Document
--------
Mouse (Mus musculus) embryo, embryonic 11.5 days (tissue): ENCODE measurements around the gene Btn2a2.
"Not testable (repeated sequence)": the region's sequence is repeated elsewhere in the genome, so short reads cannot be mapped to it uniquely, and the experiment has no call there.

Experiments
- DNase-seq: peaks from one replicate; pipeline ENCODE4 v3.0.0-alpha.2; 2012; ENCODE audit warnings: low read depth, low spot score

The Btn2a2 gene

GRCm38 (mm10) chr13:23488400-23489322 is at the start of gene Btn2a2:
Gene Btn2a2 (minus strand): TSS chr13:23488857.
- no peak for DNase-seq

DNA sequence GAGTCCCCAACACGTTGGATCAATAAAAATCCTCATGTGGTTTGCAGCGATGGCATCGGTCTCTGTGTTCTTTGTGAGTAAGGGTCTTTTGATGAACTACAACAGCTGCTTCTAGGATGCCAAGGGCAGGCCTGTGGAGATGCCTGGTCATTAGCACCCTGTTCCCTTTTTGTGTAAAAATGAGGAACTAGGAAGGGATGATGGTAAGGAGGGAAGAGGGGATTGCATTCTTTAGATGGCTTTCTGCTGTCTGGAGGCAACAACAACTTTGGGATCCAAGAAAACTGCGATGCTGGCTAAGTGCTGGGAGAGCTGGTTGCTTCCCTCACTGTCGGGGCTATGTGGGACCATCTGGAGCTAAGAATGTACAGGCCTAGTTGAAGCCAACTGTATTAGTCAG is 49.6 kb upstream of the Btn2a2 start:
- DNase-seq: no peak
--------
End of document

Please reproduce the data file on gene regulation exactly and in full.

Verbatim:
Mouse (Mus musculus) embryo, embryonic 11.5 days (tissue): ENCODE measurements around the gene Btn2a2.
"Not testable (repeated sequence)": the region's sequence is repeated elsewhere in the genome, so short reads cannot be mapped to it uniquely, and the experiment has no call there.

Experiments
- DNase-seq: peaks from one replicate; pipeline ENCODE4 v3.0.0-alpha.2; 2012; ENCODE audit warnings: low read depth, low spot score

The Btn2a2 gene

GRCm38 (mm10) chr13:23488400-23489322 is at the start of gene Btn2a2:
Gene Btn2a2 (minus strand): TSS chr13:23488857.
- no peak for DNase-seq

DNA sequence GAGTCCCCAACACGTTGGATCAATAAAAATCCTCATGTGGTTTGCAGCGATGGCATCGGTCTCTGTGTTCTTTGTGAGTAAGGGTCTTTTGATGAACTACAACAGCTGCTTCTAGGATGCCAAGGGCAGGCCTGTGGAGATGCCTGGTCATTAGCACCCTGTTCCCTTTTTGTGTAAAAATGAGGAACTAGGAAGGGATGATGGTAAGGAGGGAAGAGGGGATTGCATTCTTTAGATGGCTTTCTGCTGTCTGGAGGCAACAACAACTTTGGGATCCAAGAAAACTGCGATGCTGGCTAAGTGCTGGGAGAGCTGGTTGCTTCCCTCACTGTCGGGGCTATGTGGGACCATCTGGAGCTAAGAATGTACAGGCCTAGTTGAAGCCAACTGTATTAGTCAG is 49.6 kb upstream of the Btn2a2 start:
- DNase-seq: no peak